Lieberman's Victory Over Bibi: Politics Get Personal

With the benefit of hindsight, it seems likely that Yisrael Beiteinu's leader had planned from the start not to join the coalition, but cunningly preferred to wait until the 11th hour.

Yossi Verter
Yossi Verter
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Lieberman announcing his party won't take part in Netanyahu's coalition, May 5, 2015.
Lieberman announcing his party won't take part in Netanyahu's coalition, May 5, 2015.Credit: Emil Salman
Yossi Verter
Yossi Verter

Yisrael Beiteinu chairman Avigdor Lieberman has made two dramatic moves in his political career: joining Ehud Olmert’s government in 2006, whose end would have otherwise been at hand following the Second Lebanon War, and yesterday’s refusal to join the coalition Benjamin Netanyahu is forming. Nine years ago, he saved Olmert from being ousted. Now he is seeking to destroy Olmert’s successor politically. Or if not destroy, then at least severely damage. The surest way to do so is to stay on the sidelines with his shrunken party and leave Netanyahu and his finance minister, Moshe Kahlon, to sweat in an anorexic coalition with no margin for safety, in which every bastard is a king.

With one cool statement in the Knesset yesterday, Lieberman managed to upset the political and parliamentary apple cart and ruin the prime minister’s euphoria. From the emperor who won the election against all odds, Netanyahu has now become a doormat on which every anonymous junior MK will trample.

It won’t collapse tomorrow or the next day, but in our current system of government, it’s clear that a coalition of 61 MKs will have trouble functioning for long. Let’s see it pass the far-reaching reforms promised by Kahlon. It certainly won’t serve out its term – which it seemed almost certain to do before Lieberman, with a big grin, dropped his bombshell yesterday.

With the benefit of hindsight, it seems likely that he had planned from the start not to join the coalition, but cunningly preferred to wait until the 11th hour, two days before the deadline for Netanyahu to form a government.

Lieberman thereby achieved two goals. First, he put severe pressure on Netanyahu, making him vulnerable to extortion by Shas leader Arye Dery and Habayit Hayehudi chairman Naftali Bennett, with whom coalition agreements haven’t yet been signed. Second, he thwarted the chance of forming an alternative government with Zionist Union, because there’s no more time. It’s either a 61-member coalition or new elections without Netanyahu.

Lieberman’s reasons sound logical from his perspective. His demands (to wipe out Hamas, build in the settlement blocs and Jerusalem, restrict the cabinet to 18 ministers, retain criminal sanctions on draft-dodging yeshiva students, for starters) were rejected out of hand. Moreover, the coalition agreements leave a broad doorway through which Zionist Union could join the government later on, and there’s no doubt about whose head would be first on the chopping block if that happened.

What was in this coalition for him? After all, he would have entered it as excess baggage. True, he would have retained the coveted role of foreign minister, but in a weak position, with no cards to play and no influence over foreign policy – something he had his fill of in the previous two governments. The new bosses are Kahlon, Deri and United Torah Judaism chairman Yaakov Litzman. Their views will be the decisive ones.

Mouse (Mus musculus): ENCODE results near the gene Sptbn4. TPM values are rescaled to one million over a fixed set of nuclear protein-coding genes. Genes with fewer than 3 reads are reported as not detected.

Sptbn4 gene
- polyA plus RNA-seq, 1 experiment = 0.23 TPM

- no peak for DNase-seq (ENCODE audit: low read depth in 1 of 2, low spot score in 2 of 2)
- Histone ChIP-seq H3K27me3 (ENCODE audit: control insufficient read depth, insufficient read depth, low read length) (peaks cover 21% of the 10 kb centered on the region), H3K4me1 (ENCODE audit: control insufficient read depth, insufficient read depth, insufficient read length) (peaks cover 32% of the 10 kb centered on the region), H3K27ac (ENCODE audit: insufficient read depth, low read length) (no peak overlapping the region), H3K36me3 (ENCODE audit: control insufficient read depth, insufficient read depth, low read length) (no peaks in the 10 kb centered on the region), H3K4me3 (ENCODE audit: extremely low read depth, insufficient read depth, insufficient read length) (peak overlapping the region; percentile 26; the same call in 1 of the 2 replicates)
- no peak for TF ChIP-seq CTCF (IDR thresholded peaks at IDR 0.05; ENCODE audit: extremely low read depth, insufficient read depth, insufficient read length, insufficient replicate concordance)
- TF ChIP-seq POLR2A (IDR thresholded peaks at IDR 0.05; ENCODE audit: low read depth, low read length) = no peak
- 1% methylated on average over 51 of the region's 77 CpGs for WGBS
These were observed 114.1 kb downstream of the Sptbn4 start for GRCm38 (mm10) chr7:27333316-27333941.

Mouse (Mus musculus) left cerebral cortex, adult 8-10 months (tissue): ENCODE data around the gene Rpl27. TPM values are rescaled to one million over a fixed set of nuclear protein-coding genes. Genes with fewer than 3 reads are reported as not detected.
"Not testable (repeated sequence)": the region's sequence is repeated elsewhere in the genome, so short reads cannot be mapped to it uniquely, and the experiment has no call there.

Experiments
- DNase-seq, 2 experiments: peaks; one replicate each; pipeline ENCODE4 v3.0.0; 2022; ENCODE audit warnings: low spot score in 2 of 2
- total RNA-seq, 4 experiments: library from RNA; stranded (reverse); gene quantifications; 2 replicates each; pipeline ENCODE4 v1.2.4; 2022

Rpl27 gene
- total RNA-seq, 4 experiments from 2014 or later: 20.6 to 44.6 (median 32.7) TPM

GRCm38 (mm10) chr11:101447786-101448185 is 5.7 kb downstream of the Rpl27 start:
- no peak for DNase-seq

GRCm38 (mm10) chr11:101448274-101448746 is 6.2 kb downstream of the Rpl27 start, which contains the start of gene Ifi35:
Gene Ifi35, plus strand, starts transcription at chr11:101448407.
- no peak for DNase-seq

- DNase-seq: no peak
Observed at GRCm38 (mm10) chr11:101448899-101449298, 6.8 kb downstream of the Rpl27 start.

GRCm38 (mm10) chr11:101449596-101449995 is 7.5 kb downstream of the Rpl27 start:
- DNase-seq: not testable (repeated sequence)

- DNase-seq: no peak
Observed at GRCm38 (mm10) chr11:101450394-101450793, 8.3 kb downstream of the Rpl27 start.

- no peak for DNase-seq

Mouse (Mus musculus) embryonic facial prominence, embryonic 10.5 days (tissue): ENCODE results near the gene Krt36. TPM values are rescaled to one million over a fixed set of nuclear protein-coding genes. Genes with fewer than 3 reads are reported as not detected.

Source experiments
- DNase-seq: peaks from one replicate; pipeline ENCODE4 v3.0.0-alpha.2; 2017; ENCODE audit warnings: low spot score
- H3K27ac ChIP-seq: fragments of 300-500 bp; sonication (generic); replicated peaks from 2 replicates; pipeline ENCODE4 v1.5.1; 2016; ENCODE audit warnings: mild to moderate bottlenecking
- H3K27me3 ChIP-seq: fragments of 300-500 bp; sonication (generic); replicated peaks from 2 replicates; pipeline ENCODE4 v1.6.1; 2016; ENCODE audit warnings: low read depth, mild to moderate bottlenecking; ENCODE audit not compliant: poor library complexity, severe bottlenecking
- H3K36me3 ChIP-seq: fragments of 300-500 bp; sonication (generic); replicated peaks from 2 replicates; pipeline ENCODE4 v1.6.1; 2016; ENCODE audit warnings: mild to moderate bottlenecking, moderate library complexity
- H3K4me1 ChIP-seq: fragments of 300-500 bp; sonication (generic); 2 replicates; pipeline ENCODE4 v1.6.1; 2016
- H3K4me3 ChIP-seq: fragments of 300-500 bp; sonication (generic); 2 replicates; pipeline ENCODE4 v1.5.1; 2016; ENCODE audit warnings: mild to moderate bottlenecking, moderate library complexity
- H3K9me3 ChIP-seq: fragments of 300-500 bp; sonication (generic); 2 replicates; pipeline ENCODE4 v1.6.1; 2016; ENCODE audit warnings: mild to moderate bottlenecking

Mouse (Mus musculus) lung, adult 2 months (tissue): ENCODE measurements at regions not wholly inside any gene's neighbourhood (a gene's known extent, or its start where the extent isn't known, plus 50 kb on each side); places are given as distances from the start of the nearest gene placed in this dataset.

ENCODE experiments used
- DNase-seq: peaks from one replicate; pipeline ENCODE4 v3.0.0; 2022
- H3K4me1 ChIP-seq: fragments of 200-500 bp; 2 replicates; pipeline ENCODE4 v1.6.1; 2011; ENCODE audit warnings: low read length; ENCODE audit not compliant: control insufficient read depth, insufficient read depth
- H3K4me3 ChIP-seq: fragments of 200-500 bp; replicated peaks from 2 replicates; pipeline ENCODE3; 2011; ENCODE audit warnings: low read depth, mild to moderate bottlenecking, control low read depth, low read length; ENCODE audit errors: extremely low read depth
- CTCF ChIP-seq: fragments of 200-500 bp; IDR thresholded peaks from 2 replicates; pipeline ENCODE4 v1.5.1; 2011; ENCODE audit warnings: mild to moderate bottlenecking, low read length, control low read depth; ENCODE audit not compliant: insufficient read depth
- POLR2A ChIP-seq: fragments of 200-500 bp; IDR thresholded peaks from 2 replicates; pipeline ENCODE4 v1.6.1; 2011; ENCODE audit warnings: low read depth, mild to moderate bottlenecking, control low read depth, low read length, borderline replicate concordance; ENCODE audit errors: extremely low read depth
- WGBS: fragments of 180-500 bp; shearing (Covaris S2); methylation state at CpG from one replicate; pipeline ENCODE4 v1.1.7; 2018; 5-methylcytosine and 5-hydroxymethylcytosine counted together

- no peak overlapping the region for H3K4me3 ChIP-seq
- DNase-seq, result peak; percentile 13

What Lieberman didn’t tell reporters, however, is that he’s finally had it with Netanyahu. That’s the impression people who have spoken with him recently have gotten. Still, none of them expected their falling out to have such a surprising result. After all, Kahlon and Bennett also aren’t enamored of the prime minister.

Essentially, Netanyahu and Lieberman parted ways during last summer’s war in Gaza. The rift is deep and wide. It stretched further in December 2014, when Lieberman refused to let Netanyahu reshuffle the cabinet by bringing in Shas and UTJ in place of Yesh Atid. And during the campaign, their enmity became plain for all to see.

Theoretically, the fact that Lieberman is vacating the Foreign Ministry should make it easier to form a unity government with Zionist Union – a possibility, however, that hasn’t once begun to take shape in the 40 days since the election. After all, Kahlon said he sees a 61-MK government as strictly temporary. But in reality, that is liable to prove an almost impossible goal.

This is not because Zionist Union leader Isaac Herzog isn’t interested. On the contrary, he covets the Foreign Ministry, which is perfect for him. And at yesterday’s faction meeting, when some MKs proposed passing an official decision that they won’t join Netanyahu’s government, Herzog demurred. He favors keeping all options open.

The problem is that Netanyahu would have trouble booting Habayit Hayehudi out of the coalition in favor of Zionist Union, because Habayit Hayehudi represents religious Zionist voters, who are part of Netanyahu’s own electoral base. What would he tell the religious Zionists who flocked to Likud en masse on Election Day because he needed them? And who would believe him?



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